The Potential Dangers of Medical Devices and Surgical Tools
Surgery is often a risky medical procedure. Thankfully, advancements in the field of medicine over the last couple of decades have helped keep patients safe from the more perilous outcomes that could happen during surgery. In fact, technology today has enabled doctors to perform basic procedures using techniques that are minimally invasive. With the help of laparoscopic medical devices and surgical tools, the risk of patients getting infected post-surgery has significantly gone down.
Power morcellators and the Da Vinci Robot are among these surgical tools widely used by doctors for minimally invasive procedures. Morcellators are used to remove fibroids, which are non-cancerous tumors that grow inside a woman’s uterus. On the other hand, the Da Vinci Robot is a multi-armed machine operated that allows surgeons to perform several routine abdominal procedures without having to cut open the patient’s stomach. While both tools have been incredibly useful in dozens upon dozens of operating rooms across the world, they also pose dangerous risks that most people are unaware of.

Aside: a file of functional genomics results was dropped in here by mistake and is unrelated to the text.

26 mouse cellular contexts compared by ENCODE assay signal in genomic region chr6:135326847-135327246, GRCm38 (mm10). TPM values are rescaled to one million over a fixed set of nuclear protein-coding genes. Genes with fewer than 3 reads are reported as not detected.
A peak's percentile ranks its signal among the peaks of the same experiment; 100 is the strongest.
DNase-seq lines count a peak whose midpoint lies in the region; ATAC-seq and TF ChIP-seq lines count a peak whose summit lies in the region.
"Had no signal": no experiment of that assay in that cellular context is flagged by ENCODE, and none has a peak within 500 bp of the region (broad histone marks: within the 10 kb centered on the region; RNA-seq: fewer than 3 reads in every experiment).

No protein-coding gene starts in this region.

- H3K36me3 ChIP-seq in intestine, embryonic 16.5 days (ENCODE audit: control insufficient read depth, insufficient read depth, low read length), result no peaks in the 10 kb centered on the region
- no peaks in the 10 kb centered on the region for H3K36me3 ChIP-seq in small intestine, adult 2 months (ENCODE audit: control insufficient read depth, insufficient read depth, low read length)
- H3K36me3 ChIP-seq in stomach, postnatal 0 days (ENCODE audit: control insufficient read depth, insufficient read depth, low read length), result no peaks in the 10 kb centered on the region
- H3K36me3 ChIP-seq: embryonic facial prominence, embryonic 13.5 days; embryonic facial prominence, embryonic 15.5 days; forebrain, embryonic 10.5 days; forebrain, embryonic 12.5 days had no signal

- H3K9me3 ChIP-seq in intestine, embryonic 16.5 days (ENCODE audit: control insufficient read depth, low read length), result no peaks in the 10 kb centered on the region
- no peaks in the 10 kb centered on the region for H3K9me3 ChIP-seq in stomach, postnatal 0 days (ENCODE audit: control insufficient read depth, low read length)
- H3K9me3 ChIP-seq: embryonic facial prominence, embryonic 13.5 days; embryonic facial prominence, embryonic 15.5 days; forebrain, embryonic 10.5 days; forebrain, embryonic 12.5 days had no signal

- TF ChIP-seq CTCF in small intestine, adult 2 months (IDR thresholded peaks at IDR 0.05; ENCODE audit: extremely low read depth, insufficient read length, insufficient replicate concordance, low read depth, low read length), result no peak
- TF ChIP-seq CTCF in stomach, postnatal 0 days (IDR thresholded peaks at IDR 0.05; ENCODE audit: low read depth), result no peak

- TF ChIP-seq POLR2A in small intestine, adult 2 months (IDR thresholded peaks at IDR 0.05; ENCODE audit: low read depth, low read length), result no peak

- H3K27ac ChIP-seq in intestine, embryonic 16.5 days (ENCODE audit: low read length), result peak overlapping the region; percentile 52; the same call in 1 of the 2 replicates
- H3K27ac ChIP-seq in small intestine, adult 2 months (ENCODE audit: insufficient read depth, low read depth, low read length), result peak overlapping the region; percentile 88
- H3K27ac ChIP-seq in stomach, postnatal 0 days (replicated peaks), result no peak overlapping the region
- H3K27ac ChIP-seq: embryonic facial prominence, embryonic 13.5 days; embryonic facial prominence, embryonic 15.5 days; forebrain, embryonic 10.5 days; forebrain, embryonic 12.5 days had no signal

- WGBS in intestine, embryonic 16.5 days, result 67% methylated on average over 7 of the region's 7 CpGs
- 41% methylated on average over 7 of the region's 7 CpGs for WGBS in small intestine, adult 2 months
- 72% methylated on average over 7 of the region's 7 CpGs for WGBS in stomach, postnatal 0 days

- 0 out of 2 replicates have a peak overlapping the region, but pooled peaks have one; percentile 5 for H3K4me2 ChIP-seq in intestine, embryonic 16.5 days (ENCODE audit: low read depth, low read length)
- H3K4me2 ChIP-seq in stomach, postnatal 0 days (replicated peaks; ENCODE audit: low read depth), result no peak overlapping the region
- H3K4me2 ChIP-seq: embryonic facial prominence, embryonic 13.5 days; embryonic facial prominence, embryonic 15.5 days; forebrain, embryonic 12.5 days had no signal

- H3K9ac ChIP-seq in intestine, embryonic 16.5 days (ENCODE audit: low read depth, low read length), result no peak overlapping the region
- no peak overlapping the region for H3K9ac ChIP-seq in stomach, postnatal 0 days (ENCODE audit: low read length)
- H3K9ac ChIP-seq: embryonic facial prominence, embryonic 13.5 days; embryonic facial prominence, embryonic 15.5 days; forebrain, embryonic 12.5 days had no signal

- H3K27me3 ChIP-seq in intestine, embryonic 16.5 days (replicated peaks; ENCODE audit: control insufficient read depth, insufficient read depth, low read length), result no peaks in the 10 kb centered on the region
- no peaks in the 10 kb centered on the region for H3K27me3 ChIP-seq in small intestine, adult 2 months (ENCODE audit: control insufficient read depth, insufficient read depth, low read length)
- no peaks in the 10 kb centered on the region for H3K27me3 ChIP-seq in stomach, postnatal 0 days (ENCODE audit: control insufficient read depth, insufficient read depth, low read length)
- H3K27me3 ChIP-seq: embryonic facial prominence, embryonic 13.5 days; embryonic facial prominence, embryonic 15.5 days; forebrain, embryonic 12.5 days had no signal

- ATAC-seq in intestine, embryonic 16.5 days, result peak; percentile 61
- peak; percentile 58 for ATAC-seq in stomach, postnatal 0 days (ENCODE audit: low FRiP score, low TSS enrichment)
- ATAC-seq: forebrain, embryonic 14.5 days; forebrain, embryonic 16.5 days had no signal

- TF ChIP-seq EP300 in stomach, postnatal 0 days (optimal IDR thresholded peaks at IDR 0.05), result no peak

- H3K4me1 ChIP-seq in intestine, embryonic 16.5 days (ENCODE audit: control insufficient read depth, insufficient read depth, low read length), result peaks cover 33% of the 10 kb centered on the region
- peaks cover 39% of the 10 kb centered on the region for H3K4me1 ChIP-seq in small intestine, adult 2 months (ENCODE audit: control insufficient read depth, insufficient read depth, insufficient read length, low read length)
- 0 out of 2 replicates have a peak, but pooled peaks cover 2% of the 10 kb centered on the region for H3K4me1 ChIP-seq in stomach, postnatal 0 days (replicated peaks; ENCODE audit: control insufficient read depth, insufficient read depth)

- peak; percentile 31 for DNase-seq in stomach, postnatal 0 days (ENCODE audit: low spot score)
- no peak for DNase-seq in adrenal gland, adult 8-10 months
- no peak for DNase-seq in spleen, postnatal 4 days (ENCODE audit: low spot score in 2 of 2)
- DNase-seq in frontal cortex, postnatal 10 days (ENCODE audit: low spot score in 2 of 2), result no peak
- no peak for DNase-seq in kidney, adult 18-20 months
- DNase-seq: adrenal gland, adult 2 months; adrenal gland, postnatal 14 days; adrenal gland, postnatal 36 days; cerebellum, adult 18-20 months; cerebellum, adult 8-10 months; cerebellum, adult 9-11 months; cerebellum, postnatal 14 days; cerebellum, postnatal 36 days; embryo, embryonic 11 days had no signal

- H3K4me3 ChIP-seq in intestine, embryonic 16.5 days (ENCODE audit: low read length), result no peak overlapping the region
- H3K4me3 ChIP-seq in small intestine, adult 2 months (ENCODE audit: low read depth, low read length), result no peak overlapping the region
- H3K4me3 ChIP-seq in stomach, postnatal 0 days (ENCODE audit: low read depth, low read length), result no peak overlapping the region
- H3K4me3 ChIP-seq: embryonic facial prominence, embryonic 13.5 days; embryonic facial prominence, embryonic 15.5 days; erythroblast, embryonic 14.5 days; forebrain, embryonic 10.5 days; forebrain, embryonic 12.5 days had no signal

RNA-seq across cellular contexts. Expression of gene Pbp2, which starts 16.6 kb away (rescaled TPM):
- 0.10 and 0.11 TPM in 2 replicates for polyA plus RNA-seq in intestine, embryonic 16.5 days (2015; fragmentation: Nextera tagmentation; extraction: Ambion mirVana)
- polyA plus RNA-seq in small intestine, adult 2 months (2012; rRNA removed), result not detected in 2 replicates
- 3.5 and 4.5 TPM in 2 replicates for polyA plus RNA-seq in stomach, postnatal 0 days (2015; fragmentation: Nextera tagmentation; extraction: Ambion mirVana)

According to the website of Williams Kherkher, morcellators prove to be highly effective in cutting down and removing benign growths in the uterus through its fast-spinning blades. However, they also note that the use of morcellators can be greatly dangerous for women who have undiagnosed uterine cancer. If a doctor is unaware that some of the growths they are cutting down in the uterus are actually malignant, they can inadvertently cause the cancer to spread more easily. In fact, because of such concerns, the Food and Drug Administration issued a warning about power morcellators, informing the public that they could be extremely harmful for women with uterine cancer that have not yet been noticed. What’s even more alarming is the fact that this type of cancer is difficult to catch, and is often only detected once a patient has undergone surgery.
While medical devices and surgical tools are meant to help improve a patient’s recovery and treatment, these machines are still susceptible to human error. Such errors can be committed by the manufacturers who create these machines or the doctors that make us of them. Either way, it’s best that patients and their families are aware some of the potential risks and dangers that are involved.